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$1,000 donation to The Kindle Classroom Project!

favicon Nope, that’s not a typo!

I am very happy to announce the largest-ever donation to The Kindle Classroom Project: a $1,000 Amazon gift card from DSW in Saratoga, Calif.

I’m still a little bit speechless.

After all, for the past two years, I’ve been plugging away, collecting used Kindles, getting the word out, encouraging ninth graders to read, and being extremely thankful for the generosity of friends, family, loyal Iserotope readers, and total strangers who care about young people and their reading lives.

But never did I think I’d open my email yesterday morning to see this:

Pretty neat, don’t you think? It’s sort of boggling my mind, as if I’ve won the lottery or something.

This kind of contribution forces me to think differently — and bigger — about The Kindle Classroom Project. Maybe there’s a possibility for more than one Kindle classroom? Or maybe every ninth grader at a school gets a Kindle? Or maybe something even bigger?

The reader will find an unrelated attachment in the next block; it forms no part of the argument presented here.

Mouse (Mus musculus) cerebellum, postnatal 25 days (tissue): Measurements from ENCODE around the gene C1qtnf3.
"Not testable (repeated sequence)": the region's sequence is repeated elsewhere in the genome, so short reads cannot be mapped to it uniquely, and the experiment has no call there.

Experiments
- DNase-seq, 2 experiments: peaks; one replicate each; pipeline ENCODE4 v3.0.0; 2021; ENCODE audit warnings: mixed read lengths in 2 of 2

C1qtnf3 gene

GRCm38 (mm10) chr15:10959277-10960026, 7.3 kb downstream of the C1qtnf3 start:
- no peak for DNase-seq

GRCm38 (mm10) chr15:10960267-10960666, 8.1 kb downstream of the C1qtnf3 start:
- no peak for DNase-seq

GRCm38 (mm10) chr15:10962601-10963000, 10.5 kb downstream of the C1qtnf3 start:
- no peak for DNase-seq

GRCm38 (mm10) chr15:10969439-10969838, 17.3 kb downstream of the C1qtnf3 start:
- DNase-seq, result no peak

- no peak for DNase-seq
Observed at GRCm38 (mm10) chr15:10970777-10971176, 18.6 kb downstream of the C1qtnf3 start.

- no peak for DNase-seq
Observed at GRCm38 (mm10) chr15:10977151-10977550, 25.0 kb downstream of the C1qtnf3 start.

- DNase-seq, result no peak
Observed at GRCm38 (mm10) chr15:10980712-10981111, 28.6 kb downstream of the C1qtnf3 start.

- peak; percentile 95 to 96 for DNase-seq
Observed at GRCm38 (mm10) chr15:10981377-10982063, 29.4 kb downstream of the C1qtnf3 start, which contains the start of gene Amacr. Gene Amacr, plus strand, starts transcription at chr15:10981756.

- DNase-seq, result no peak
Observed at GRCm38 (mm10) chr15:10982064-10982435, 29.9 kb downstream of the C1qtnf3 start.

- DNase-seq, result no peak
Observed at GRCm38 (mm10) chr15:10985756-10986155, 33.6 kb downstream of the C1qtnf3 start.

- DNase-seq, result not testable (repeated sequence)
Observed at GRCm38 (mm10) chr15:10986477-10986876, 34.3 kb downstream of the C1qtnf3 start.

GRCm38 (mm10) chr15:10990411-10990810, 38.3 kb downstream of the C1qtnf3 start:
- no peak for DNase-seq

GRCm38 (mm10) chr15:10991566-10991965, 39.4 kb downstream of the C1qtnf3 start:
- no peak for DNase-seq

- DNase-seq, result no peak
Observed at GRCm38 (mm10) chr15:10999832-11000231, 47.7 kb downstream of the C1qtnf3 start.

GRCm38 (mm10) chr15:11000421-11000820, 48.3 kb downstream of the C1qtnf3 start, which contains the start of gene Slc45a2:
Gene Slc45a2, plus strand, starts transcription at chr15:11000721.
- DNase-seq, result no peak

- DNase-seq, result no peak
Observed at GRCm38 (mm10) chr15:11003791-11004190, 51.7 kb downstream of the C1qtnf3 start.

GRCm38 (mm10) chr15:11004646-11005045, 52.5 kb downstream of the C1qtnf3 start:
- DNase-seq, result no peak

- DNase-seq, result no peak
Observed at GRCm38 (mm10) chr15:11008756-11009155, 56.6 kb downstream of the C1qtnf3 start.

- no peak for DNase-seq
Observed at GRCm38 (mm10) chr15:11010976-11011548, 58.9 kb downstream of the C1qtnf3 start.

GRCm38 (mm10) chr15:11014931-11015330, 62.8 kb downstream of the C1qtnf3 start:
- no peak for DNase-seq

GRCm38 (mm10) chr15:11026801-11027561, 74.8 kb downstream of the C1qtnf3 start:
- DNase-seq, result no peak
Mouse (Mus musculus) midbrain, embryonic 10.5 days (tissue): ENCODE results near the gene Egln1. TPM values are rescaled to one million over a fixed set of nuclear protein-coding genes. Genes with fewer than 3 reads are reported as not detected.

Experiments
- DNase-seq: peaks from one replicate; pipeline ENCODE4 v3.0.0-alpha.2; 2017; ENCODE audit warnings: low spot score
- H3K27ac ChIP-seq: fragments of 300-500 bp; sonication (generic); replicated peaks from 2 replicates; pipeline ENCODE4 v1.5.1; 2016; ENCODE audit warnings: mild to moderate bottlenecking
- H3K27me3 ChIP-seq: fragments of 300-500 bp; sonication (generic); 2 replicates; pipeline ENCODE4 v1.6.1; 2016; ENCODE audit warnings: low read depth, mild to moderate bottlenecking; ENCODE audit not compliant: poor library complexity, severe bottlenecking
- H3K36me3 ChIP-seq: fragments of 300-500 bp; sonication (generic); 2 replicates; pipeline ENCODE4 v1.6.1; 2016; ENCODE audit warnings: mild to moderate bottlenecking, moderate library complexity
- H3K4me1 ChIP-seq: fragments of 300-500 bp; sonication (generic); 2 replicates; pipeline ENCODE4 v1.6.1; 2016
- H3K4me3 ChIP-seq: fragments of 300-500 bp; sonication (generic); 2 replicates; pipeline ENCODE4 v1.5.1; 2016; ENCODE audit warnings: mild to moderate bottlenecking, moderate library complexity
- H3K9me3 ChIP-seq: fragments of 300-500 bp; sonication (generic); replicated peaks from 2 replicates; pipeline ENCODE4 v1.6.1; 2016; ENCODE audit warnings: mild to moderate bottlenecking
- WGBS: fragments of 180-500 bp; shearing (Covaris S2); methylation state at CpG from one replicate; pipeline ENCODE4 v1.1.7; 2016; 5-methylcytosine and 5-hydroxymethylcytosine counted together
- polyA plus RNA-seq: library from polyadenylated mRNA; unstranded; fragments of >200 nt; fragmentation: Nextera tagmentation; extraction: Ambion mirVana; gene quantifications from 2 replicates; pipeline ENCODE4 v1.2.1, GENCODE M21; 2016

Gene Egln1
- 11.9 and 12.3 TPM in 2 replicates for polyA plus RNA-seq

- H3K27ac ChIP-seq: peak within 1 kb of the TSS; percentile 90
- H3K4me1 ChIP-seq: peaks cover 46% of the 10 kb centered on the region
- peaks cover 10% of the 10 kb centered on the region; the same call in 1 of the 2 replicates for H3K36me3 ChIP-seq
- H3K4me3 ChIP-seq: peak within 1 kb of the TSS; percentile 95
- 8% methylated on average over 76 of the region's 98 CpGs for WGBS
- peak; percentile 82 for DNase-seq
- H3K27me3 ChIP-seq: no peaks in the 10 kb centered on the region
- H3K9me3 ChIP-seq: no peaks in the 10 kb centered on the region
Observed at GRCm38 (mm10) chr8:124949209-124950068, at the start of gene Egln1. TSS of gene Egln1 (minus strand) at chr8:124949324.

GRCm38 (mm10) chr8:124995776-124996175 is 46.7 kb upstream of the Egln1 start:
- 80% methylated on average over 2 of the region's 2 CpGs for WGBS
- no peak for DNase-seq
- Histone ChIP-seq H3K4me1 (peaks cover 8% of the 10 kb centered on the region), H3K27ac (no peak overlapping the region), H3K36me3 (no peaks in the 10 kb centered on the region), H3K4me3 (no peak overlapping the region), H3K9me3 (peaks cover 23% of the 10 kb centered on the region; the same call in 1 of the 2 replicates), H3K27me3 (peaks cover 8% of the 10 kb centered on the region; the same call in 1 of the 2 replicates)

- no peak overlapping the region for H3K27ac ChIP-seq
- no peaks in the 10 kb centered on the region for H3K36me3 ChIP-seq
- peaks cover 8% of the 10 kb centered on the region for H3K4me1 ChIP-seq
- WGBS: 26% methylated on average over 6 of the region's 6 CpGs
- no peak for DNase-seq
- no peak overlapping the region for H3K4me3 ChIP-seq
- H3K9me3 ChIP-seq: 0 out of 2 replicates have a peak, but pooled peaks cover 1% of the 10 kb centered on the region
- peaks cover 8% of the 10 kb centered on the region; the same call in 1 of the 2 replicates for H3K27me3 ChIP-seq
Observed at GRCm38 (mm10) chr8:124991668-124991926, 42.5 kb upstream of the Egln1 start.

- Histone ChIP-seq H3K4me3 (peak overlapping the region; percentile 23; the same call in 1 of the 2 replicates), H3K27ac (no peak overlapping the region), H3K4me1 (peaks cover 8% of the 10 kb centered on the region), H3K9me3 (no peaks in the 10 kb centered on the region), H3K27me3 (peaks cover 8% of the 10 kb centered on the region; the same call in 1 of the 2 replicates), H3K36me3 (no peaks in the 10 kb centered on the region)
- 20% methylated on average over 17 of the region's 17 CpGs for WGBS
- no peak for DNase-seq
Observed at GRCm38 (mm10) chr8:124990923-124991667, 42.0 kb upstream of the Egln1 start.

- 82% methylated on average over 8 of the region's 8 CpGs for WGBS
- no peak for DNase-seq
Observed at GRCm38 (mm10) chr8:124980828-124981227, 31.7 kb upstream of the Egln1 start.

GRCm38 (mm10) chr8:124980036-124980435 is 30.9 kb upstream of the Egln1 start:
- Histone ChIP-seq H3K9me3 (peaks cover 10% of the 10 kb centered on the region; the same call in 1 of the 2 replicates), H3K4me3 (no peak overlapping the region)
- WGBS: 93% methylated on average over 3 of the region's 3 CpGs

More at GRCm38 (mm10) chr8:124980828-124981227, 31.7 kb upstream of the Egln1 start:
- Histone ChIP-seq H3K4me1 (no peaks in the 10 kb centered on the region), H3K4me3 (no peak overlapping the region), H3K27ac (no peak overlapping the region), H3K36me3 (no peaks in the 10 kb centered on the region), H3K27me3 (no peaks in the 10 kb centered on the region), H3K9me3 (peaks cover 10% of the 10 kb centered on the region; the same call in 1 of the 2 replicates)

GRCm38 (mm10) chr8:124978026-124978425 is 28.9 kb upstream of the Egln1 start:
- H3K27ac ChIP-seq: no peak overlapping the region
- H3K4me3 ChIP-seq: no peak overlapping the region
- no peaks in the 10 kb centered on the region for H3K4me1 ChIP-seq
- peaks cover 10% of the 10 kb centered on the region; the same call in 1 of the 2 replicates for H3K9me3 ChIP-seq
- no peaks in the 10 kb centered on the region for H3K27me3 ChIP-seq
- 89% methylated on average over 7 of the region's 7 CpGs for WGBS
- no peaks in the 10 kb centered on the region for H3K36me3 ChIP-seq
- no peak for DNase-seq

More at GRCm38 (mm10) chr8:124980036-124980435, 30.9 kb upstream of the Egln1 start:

Right now, I’m doing my best to calm myself down, to be as strategic as possible with this contribution in figuring out next steps. Here are some of my initial thoughts:

1. The money could go toward more Kindles.
My short-term goal of a classroom set of Kindles is no longer a dream. With this donation, I could purchase 14 Kindles and be done. But I’m pleased with the progress of my DonorsChoose project, which I believe will deliver the 10 Kindles necessary to achieve my goal. (Tell your friends!)

2. The money could go toward building the Kindle ebook library.
It has been challenging to attain a class set of Kindles, but it’s been even harder to fundraise for ebooks.

I’d like two things to be true:

  • If a student has been reading on the Kindle and then finds out about a book that she really wants to read but it’s not on the Kindle, I’d like to make that title available to her and to everyone else in the class.
  • I’d like every single title in a physical classroom library to be mirrored on the Kindle. In other words, I’d like a student to be able to go up to the physical classroom library, do some browsing, touch the physical books, see how they feel, find one that appeals to him, and then find that book on his Kindle.

Right now, I’m leaning toward Option #2, but I need to do some more thinking. If you have questions or ideas, please leave a comment.

In the meantime, I’ll continue to be in my awestruck (and appreciative, and grateful, and thankful) state!

Know of someone who’d like to contribute to the festivities? Direct them to this pagefavicon

Please share your brilliant insights!